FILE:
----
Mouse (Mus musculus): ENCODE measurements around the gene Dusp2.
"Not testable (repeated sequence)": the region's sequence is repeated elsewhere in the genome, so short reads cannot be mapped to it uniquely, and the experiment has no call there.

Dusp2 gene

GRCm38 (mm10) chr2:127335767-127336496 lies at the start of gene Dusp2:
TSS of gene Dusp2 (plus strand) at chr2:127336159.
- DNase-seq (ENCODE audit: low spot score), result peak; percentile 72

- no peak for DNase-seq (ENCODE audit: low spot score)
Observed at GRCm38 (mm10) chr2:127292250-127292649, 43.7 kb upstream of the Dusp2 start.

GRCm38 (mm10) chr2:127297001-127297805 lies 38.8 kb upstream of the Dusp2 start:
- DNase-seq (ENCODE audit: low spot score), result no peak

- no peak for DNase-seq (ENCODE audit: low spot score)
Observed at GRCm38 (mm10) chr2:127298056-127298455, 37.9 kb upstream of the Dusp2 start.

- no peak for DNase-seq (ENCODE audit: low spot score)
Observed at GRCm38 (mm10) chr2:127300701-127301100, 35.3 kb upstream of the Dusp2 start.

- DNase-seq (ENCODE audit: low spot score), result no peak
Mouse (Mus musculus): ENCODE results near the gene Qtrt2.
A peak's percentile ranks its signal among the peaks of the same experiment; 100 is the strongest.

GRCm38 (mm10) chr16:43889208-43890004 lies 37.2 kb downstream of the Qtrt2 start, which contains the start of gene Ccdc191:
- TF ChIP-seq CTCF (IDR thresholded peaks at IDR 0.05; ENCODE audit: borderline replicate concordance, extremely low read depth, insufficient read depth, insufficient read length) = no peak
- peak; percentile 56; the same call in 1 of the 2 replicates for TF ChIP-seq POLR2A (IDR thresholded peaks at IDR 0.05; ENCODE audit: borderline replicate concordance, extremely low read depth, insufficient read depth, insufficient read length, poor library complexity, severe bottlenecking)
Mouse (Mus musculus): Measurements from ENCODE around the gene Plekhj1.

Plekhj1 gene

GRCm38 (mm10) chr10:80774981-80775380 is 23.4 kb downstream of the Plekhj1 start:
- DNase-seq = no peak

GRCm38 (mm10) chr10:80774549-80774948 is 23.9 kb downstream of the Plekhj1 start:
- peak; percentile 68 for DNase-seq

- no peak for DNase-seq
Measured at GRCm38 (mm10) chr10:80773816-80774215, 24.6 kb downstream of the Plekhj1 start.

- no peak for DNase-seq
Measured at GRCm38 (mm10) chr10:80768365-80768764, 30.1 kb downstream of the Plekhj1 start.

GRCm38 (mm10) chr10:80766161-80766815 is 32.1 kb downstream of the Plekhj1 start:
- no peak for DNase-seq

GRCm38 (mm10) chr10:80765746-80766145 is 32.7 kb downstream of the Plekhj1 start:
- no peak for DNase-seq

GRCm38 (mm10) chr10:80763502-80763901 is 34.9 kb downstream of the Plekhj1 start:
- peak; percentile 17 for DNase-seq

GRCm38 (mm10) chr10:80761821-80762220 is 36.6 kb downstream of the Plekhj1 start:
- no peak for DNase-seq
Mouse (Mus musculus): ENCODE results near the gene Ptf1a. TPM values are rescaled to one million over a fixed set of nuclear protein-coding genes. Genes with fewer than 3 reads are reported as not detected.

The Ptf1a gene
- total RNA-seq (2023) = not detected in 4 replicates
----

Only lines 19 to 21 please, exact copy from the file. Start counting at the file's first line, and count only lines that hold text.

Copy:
- TF ChIP-seq CTCF (IDR thresholded peaks at IDR 0.05; ENCODE audit: borderline replicate concordance, extremely low read depth, insufficient read depth, insufficient read length) = no peak
- peak; percentile 56; the same call in 1 of the 2 replicates for TF ChIP-seq POLR2A (IDR thresholded peaks at IDR 0.05; ENCODE audit: borderline replicate concordance, extremely low read depth, insufficient read depth, insufficient read length, poor library complexity, severe bottlenecking)
Mouse (Mus musculus): Measurements from ENCODE around the gene Plekhj1.